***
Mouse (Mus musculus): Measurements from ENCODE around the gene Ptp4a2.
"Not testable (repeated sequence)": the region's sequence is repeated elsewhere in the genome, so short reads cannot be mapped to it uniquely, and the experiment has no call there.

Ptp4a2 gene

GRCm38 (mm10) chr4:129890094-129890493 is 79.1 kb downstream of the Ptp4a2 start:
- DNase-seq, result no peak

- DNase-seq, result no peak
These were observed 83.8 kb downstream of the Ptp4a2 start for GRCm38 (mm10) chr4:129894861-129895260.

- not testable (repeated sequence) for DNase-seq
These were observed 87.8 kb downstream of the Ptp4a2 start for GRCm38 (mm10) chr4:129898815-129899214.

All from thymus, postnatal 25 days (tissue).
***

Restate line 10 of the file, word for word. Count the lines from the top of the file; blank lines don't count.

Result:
All from thymus, postnatal 25 days (tissue).